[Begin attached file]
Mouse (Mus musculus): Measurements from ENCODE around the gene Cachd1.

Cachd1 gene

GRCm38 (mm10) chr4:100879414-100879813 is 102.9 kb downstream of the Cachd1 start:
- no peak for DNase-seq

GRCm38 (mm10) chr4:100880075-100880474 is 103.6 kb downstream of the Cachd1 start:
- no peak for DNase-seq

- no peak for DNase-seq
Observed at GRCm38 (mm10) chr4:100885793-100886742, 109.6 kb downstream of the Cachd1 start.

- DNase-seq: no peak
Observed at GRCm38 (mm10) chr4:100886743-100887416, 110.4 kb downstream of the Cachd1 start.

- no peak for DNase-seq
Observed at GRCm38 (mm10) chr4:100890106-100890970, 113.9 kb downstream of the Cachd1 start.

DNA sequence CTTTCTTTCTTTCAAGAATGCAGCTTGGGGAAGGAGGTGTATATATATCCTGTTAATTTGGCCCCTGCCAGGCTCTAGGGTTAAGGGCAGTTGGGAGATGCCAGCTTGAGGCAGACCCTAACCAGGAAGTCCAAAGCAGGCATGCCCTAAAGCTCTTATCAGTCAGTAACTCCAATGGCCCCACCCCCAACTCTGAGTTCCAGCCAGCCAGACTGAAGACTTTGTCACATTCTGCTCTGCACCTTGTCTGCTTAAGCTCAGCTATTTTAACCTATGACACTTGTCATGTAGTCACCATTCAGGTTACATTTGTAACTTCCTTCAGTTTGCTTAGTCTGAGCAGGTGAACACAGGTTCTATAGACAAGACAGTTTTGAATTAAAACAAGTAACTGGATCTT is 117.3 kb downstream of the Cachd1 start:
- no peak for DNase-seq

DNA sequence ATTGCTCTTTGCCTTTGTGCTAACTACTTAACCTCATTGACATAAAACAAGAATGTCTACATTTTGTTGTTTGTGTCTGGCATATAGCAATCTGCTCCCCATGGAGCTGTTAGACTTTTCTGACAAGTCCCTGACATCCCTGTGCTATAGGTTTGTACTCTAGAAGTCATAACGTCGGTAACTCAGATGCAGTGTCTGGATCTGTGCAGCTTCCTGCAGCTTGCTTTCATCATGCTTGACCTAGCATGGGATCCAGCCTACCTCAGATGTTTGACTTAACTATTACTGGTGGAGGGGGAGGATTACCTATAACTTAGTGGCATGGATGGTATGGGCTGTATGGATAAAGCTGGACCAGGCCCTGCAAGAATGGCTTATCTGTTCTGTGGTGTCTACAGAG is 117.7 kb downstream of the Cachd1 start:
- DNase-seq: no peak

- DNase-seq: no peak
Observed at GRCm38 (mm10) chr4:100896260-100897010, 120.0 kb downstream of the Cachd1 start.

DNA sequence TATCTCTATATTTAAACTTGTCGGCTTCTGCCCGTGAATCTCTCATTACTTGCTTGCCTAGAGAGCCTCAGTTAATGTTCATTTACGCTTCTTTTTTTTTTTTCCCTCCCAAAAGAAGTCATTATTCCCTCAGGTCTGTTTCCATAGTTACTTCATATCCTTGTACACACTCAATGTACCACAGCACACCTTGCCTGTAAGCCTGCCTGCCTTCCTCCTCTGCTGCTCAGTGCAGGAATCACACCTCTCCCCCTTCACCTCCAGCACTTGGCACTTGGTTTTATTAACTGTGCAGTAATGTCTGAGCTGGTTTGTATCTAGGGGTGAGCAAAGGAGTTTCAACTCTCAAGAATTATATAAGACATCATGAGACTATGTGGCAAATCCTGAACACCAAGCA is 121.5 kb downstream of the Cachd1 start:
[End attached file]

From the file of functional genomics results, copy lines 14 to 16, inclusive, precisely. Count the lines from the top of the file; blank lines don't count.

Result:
- no peak for DNase-seq

DNA sequence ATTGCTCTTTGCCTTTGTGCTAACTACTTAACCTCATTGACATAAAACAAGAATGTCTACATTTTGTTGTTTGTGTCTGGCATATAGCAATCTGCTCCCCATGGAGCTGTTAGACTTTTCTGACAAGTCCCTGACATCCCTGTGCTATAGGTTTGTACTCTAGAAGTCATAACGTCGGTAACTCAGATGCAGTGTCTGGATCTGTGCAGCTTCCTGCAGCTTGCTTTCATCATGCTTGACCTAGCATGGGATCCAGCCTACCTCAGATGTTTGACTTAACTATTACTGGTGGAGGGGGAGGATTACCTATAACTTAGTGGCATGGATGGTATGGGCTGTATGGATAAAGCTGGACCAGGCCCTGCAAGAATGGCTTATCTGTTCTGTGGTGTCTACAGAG is 117.7 kb downstream of the Cachd1 start:
- DNase-seq: no peak